It’s been 10 years since Skateistan, the award-winning international charitable organization that empowers young people through a surprising combination of skateboarding and education, was first launched in Kabul. In celebration of this milestone birthday, here are 10 things to know about this unique non-profit.
Its founder didn’t set out to establish a charity.
When Skateistan’s founder, Australian skateboarder Oliver Percovich, came to Kabul in early 2007, he wasn’t specifically interested in charitable or humanitarian work. His main objectives at the time were to stay connected with his then-girlfriend, who had a job in Kabul, and to continue his own work as a research scientist. But as soon as he started taking to the city’s streets on the skateboards he had brought with him, Percovich saw the great potential that skateboarding could have to build confidence and connections among Afghanistan’s large youth population. At the time, nearly half of Afghanistan’s entire population was under the age of 15.
The first Skateistan sessions were very informal.
For the first year or two of Skateistan’s existence, its “programming” mainly consisted of Percovich holding informal skateboard sessions with street kids in Kabul. This early version of Skateistan had a basic website, and relied on a few small overseas donations to support its efforts. It was during these early days that Percovich realized how much the children would benefit from better access to education. Skateistan’s mission of connecting young people with educational opportunities via skateboarding was thus born.
Skateistan has developed its own “Theory of Change.”
The connection that Percovich saw between skateboarding and education was later developed into Skateistan’s formal “Theory of Change,” an operating philosophy that was created over the course of one year using collaborative input from stakeholders, students, and staff. In essence, the theory is that if Skateistan provides fun, quality programs and safe places to experience them, then youth will be motivated to attend regularly and will consequently make new friends and take on leadership roles. As a result, they will have a stronger social support system, more life skills, and a greater level of engagement with the society around them. This theory is echoed in Skateistan’s slogan: “Youth come for skateboarding and stay for education.”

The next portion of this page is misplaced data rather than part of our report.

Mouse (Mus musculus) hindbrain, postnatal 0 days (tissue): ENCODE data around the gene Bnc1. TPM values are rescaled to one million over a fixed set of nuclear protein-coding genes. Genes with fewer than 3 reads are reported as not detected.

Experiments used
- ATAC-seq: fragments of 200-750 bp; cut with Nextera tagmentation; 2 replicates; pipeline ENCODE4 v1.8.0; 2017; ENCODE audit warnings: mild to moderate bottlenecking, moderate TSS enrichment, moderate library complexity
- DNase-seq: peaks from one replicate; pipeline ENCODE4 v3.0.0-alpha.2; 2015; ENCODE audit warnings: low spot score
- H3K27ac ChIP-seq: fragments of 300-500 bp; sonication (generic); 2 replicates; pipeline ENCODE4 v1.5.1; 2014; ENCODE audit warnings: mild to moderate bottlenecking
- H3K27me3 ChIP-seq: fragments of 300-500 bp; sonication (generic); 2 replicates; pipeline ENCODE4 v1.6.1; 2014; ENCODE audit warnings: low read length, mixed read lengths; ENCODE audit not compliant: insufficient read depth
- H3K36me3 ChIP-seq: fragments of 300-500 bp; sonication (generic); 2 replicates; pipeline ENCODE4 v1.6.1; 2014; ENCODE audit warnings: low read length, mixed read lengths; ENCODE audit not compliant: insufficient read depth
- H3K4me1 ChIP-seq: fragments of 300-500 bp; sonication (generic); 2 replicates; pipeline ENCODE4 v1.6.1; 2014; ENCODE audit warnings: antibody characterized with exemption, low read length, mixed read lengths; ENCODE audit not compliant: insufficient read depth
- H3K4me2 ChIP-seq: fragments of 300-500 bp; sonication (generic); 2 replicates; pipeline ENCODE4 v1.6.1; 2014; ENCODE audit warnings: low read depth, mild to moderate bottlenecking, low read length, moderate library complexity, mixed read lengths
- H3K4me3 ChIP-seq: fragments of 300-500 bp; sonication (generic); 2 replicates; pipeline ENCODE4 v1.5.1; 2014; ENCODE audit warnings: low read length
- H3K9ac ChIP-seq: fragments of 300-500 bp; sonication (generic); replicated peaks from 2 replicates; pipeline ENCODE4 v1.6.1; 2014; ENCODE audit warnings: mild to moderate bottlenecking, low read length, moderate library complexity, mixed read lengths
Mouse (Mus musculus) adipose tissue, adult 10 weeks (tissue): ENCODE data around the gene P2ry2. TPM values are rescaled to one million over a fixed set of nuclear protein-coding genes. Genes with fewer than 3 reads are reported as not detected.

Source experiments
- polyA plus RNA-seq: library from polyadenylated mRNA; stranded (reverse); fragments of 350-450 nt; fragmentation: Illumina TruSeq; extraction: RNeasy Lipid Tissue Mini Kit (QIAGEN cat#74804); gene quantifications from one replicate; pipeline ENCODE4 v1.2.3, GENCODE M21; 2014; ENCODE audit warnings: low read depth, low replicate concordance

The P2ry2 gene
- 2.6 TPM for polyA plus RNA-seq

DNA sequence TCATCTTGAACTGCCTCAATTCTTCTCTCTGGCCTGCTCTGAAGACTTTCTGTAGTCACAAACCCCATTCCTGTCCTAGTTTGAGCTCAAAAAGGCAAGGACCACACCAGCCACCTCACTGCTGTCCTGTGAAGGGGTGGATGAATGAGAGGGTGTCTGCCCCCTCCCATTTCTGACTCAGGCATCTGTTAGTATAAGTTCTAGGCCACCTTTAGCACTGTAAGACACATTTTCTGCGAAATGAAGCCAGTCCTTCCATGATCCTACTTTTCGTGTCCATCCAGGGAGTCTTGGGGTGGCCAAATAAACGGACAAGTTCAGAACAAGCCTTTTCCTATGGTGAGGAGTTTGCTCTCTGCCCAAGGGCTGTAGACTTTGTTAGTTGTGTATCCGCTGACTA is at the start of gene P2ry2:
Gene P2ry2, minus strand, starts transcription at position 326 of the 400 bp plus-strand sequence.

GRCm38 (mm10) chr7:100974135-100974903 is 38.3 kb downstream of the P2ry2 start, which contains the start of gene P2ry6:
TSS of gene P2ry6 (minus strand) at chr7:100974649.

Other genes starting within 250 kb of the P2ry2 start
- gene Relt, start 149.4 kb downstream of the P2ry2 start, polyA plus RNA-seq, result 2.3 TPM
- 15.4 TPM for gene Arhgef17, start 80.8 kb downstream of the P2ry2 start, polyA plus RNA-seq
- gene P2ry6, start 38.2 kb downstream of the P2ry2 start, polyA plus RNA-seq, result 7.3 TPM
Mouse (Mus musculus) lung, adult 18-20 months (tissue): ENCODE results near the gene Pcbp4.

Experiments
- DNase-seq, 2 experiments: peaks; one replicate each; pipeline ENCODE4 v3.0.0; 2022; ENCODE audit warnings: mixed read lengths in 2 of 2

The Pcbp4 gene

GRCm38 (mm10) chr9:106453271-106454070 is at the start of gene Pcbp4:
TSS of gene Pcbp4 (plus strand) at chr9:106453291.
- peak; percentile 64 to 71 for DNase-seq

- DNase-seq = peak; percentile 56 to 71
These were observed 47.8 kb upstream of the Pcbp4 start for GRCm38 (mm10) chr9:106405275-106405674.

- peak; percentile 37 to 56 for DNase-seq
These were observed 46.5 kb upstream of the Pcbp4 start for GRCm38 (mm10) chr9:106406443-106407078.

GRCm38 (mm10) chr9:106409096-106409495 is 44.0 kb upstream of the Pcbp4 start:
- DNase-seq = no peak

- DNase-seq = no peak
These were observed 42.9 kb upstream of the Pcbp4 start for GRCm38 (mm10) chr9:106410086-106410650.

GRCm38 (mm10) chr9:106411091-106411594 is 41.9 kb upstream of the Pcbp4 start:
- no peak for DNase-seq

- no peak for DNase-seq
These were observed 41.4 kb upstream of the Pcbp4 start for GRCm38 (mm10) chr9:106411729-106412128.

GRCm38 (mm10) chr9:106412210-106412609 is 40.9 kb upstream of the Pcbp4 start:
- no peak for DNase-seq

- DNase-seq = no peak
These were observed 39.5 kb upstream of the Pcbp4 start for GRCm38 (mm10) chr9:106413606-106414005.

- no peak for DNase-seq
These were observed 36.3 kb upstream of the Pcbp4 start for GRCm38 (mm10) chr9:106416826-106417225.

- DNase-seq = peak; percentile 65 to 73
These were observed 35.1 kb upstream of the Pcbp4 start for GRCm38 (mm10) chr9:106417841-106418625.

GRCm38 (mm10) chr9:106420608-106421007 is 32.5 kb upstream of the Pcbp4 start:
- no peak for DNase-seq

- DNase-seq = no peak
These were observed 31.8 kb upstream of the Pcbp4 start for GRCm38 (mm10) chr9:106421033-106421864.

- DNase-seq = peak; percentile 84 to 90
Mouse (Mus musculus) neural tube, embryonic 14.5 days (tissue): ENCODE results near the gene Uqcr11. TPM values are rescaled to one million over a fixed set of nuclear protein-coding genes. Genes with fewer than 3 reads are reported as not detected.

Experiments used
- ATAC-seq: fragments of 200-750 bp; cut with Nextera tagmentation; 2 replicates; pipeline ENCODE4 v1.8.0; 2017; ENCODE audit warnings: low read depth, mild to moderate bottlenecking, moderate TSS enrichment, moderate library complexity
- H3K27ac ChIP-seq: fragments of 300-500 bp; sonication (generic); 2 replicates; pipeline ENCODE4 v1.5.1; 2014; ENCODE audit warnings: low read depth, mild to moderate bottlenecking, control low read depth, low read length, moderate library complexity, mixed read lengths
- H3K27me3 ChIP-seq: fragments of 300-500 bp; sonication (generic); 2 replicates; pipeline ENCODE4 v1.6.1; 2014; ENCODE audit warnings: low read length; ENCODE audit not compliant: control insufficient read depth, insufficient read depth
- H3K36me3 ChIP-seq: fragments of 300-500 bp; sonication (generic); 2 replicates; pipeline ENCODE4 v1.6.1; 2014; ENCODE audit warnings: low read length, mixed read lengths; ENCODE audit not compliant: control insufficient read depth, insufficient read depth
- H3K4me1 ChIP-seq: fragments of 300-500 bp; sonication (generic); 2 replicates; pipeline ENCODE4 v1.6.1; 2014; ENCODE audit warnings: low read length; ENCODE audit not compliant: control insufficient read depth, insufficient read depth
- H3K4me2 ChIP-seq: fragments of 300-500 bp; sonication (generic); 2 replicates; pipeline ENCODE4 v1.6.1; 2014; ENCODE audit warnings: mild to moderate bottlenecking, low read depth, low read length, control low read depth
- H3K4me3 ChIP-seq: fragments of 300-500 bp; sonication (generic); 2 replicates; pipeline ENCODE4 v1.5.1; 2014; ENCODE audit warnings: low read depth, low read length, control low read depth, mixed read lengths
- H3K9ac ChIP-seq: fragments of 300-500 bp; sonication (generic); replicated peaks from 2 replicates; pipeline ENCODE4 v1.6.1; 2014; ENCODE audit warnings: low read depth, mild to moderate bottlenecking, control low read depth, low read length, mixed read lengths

One of skateboarding’s main benefits is that it is free of stigma.
One of the main reasons why skateboarding has proved so successful among Afghan youth is that, because it was virtually unknown as a sport until recently, it didn’t carry the stigma that often surrounds participation in other activities. In Afghanistan, there are often societal pressures around who can participate in sports such as football or bike riding, but because those don’t exist for skateboarding, the sport is widely accessible to all youth.
Skateistan operates three different programs.
At present, Skateistan’s activities are centered on three main programs. “Skate and Create” combines an hour each of skateboarding instruction and education in the arts. “Back to School” is an accelerated learning program for youth not currently in school; in this program, kids attend daily educational tutoring sessions on national curriculum subjects, and are enrolled in a public school after completing the program. Finally, “Youth Leadership” is a way for promising Skateistan students to take their involvement to the next level. As Youth Leaders, students assist Skateistan educators, plan local events, and build their skill sets through taking ownership and responsibility.
Skateistan’s facilities are an important part of its work.
Not only does Skateistan offer the programs described above, the organization has also been instrumental in bringing new skateboarding and educational infrastructure to Afghanistan. In Kabul, a skatepark with classrooms attached was built with the support of international donors and the Afghanistan Olympic Committee. Later, a facility three times that size was constructed in the northern Afghanistan city of Mazar-e-Sharif.
Youth with disabilities are big participants in Skateistan.
Skateistan is committed to supporting underserved youth with its programming, and children with disabilities are a main focus group for the organization. A great advantage of skateboarding is that it can be practiced in some form or other by almost everyone, regardless of ability level, making it an ideal activity for youth with different physical capabilities.
Skateboard art has played a big role in supporting Skateistan.
To provide financial support for Skateistan’s activities, Charles-Antoine Bodson (of the social enterprise The Skateroom) came up with the idea of creating and selling skateboard art. To date, some of the biggest names in street and contemporary art have participated, including the Belgian street artist ROA and Los Angeles-based Paul McCarthy.
Skateistan now operates beyond Afghanistan.
In addition to facilities in Kabul and Mazar-e-Sharif, Skateistan also offers programs and operates facilities in Phnom Penh and Sihanoukville in Cambodia, and Johannesburg in South Africa.
Thousands of youth have been supported by Skateistan.
More than 1,600 youth between ages 5 to 17 are attending one of Skateistan’s global programs.